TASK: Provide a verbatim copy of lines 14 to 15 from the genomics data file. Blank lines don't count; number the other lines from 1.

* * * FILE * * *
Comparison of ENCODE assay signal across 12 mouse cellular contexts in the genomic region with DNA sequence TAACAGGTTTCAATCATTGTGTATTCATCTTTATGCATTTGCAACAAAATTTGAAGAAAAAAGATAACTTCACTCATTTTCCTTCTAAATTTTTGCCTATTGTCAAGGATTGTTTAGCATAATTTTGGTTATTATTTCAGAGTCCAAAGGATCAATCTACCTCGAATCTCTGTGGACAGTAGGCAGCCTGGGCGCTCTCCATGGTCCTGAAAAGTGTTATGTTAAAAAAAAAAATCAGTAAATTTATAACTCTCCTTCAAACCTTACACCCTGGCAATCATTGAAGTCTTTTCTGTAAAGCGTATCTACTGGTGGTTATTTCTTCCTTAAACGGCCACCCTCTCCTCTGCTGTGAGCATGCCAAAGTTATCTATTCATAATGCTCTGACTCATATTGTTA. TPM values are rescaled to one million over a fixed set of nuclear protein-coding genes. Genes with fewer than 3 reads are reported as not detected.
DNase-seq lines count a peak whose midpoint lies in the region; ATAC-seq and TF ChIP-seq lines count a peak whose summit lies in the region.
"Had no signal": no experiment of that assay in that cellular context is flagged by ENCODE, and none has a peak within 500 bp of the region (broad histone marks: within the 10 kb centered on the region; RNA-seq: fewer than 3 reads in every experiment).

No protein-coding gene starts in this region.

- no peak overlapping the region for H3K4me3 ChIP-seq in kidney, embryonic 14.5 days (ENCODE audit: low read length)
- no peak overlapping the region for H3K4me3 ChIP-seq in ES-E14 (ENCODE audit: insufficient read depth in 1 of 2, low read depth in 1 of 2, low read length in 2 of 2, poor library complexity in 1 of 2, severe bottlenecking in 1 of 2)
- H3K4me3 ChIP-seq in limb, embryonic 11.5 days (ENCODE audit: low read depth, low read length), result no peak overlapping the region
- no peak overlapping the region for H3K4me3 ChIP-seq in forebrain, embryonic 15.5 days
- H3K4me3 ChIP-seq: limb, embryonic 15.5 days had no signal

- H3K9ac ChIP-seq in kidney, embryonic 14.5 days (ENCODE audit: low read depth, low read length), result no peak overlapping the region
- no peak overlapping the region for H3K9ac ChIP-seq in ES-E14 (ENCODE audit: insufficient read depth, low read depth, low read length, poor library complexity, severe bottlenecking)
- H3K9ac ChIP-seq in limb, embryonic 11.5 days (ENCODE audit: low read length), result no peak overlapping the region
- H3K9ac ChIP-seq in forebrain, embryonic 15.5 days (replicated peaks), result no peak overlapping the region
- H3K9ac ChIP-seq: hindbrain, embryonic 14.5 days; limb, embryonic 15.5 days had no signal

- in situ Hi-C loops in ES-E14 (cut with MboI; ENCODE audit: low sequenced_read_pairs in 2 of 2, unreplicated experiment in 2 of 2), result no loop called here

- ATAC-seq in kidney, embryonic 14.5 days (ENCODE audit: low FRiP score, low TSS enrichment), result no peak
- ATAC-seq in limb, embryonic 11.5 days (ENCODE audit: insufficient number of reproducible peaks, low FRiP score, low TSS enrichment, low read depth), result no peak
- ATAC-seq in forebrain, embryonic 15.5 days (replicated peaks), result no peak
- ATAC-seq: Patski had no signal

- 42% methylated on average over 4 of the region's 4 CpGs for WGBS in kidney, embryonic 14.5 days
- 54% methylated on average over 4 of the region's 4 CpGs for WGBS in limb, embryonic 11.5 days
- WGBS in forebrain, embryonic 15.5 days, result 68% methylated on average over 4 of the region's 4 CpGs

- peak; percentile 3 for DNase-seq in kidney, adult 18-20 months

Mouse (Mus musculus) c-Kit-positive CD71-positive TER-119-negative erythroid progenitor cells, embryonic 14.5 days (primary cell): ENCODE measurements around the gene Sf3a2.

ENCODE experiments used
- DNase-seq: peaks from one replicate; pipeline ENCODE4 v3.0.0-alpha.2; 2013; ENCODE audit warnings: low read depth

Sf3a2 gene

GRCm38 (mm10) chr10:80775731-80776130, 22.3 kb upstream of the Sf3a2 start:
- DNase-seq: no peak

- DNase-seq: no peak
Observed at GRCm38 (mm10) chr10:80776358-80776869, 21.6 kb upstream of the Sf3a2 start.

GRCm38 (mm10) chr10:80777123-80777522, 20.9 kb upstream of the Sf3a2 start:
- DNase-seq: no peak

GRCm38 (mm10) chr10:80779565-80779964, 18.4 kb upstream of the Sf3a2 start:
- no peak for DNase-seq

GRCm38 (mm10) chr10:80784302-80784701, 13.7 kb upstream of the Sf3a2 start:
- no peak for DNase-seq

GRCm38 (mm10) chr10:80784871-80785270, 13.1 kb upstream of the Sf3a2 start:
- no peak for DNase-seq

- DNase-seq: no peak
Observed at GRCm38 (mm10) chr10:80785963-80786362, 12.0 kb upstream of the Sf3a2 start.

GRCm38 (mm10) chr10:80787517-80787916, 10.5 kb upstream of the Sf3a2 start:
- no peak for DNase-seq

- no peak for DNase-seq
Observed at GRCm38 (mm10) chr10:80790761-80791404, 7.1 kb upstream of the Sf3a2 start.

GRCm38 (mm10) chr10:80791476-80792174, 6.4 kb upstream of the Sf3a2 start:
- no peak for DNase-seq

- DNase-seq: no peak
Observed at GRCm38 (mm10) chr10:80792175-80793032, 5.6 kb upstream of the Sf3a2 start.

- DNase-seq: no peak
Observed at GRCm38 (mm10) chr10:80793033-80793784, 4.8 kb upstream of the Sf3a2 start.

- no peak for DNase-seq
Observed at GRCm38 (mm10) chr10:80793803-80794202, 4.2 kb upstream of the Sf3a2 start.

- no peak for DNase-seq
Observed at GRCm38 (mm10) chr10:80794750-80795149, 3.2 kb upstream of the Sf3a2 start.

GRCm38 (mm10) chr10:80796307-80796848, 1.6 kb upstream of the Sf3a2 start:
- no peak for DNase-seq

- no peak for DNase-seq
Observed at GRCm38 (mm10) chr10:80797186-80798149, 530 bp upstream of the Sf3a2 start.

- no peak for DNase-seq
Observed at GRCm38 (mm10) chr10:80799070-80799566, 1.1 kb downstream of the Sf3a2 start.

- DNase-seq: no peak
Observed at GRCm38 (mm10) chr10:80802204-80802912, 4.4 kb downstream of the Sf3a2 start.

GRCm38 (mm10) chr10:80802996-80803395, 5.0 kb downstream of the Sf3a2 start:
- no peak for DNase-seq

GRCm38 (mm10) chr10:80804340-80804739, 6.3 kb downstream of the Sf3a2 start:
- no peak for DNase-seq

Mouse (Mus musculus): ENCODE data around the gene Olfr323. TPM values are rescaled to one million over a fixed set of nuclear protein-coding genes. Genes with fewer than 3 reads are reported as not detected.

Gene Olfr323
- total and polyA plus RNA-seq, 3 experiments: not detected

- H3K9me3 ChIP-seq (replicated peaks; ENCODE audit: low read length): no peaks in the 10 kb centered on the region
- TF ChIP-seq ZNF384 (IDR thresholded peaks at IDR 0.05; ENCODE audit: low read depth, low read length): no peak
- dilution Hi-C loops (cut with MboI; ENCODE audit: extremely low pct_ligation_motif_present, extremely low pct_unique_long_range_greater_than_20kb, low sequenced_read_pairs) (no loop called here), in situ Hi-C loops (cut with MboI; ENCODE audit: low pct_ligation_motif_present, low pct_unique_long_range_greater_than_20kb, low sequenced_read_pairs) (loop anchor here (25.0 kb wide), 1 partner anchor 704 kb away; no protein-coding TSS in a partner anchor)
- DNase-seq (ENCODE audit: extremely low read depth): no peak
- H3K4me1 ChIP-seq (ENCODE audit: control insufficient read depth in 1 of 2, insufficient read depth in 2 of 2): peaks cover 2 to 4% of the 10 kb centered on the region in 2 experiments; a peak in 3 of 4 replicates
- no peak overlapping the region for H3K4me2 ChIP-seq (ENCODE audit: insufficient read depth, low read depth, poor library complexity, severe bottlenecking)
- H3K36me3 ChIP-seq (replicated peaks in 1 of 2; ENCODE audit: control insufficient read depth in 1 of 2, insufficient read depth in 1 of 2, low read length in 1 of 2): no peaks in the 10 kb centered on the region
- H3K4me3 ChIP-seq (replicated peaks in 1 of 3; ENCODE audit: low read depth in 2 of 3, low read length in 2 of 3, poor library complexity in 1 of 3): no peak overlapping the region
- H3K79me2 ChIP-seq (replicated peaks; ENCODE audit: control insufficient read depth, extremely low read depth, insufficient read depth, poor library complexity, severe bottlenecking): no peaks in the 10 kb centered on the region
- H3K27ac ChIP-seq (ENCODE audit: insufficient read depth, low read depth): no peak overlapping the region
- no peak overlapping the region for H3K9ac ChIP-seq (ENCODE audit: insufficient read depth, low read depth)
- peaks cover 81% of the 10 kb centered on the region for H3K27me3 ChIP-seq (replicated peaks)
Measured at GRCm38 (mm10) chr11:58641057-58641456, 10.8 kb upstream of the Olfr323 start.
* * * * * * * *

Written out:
- H3K9ac ChIP-seq: hindbrain, embryonic 14.5 days; limb, embryonic 15.5 days had no signal

- in situ Hi-C loops in ES-E14 (cut with MboI; ENCODE audit: low sequenced_read_pairs in 2 of 2, unreplicated experiment in 2 of 2), result no loop called here